‘Choice’ and ethical consent cultures
These findings lead me, like others, to suggest that perhaps we need to reflect on the premise and objectives of consent education. My discussions with the boys often explored the nature of ‘choice’ and the constraints on choice that exist, for both boys and girls (of all sexual orientations), within interpersonal and social contexts. Rather that assuming, or hoping, that knowledge will change behaviour in a linear and desired fashion, we may need to consider why,exactly, it doesn’t. We can then start to use consent education to enable young people to practice and develop the skills and emotional literacy required to uphold their own and one another’s rights to free and informed choice. Such education must, I’d argue, critically deconstruct the constraints on free choice that operate for individuals and within interpersonal and social contexts. It is not for boys to solve these problems as smooth, suave sexual operators. Instead, it requires young people developing ethical sexual cultures predicated on mutuality and reciprocity. Education must deal with the realities of ambivalence, ambiguity and uncertainty rather than trying to smooth this over through rationalised consent education. Some of the boys said they liked having a ‘roadmap’ to consent but perhaps for teenagers—and, indeed, adults—the road to consensual and affirming sex and relationships is perhaps far from smooth and we need to go further in helping young people navigate the bends and bumps, both anticipated and encountered.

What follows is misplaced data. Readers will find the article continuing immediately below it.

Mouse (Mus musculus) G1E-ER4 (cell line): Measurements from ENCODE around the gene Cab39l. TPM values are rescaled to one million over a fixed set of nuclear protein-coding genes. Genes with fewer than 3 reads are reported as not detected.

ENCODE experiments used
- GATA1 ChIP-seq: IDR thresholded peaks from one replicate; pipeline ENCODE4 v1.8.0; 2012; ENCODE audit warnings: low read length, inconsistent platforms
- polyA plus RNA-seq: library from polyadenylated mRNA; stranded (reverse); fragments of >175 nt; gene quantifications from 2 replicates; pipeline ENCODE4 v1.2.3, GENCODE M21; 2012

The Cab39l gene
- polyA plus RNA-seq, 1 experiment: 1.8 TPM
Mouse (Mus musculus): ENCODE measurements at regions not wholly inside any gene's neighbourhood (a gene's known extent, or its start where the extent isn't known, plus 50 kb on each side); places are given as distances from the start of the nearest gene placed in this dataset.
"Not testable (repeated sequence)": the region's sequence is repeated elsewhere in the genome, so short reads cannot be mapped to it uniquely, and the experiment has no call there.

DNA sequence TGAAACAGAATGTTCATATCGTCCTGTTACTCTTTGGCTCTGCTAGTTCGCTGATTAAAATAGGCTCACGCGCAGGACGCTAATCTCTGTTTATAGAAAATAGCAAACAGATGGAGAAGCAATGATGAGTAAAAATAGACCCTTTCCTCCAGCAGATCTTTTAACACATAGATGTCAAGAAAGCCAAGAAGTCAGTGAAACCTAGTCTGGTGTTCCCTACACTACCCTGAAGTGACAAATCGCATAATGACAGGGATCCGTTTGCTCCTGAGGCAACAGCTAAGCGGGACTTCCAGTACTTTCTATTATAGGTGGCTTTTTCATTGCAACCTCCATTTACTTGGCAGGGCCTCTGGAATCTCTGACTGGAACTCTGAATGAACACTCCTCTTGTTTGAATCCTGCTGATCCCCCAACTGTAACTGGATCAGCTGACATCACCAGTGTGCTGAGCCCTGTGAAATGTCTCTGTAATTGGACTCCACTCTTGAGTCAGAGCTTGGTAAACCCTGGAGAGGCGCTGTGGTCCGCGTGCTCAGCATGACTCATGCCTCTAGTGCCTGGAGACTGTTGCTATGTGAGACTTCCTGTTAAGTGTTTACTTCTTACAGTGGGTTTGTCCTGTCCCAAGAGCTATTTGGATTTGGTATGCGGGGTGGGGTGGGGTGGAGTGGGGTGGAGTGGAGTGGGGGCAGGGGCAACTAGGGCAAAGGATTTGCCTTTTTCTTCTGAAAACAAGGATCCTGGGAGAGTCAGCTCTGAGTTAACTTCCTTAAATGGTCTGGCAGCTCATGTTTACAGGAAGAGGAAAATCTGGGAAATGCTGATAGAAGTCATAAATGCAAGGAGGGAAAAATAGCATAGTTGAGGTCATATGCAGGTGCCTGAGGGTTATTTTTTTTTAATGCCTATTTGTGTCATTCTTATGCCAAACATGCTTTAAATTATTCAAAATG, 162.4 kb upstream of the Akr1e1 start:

*Please note that articles published on this blog reflect the views of the author/s and do not necessarily reflect those of the Department of Sociology.